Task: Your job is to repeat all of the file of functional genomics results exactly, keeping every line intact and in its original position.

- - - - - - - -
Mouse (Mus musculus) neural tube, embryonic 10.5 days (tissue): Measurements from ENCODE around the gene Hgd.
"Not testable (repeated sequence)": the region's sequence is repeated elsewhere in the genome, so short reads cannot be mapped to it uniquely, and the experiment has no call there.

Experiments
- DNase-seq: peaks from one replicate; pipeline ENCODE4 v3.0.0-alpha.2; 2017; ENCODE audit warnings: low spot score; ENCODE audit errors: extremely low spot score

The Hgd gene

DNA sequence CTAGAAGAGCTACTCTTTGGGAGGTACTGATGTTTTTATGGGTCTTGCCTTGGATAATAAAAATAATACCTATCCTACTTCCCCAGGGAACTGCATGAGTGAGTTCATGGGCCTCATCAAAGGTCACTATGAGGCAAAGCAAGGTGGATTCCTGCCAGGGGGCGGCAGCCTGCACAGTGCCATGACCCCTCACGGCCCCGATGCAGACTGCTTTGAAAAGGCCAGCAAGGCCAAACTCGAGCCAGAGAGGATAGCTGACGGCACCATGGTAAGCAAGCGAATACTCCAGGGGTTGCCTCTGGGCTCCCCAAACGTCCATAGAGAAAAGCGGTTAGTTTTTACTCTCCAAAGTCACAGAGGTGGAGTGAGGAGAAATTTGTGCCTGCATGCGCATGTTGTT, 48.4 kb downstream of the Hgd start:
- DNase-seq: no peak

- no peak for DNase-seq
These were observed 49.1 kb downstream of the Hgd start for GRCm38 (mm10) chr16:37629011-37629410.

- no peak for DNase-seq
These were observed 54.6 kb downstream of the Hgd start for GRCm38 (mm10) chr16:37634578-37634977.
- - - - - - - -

Mouse (Mus musculus) neural tube, embryonic 10.5 days (tissue): Measurements from ENCODE around the gene Hgd.
"Not testable (repeated sequence)": the region's sequence is repeated elsewhere in the genome, so short reads cannot be mapped to it uniquely, and the experiment has no call there.

Experiments
- DNase-seq: peaks from one replicate; pipeline ENCODE4 v3.0.0-alpha.2; 2017; ENCODE audit warnings: low spot score; ENCODE audit errors: extremely low spot score

The Hgd gene

DNA sequence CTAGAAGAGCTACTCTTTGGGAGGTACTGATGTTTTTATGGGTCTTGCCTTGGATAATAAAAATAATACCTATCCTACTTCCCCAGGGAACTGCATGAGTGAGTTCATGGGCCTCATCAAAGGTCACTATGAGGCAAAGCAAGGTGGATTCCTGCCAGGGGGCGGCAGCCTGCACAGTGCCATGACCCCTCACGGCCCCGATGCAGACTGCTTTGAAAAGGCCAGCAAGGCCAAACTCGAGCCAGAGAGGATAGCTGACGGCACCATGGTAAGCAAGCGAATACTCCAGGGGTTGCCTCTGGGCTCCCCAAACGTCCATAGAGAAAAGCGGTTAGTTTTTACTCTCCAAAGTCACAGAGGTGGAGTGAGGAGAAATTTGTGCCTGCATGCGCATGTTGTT, 48.4 kb downstream of the Hgd start:
- DNase-seq: no peak

- no peak for DNase-seq
These were observed 49.1 kb downstream of the Hgd start for GRCm38 (mm10) chr16:37629011-37629410.

- no peak for DNase-seq
These were observed 54.6 kb downstream of the Hgd start for GRCm38 (mm10) chr16:37634578-37634977.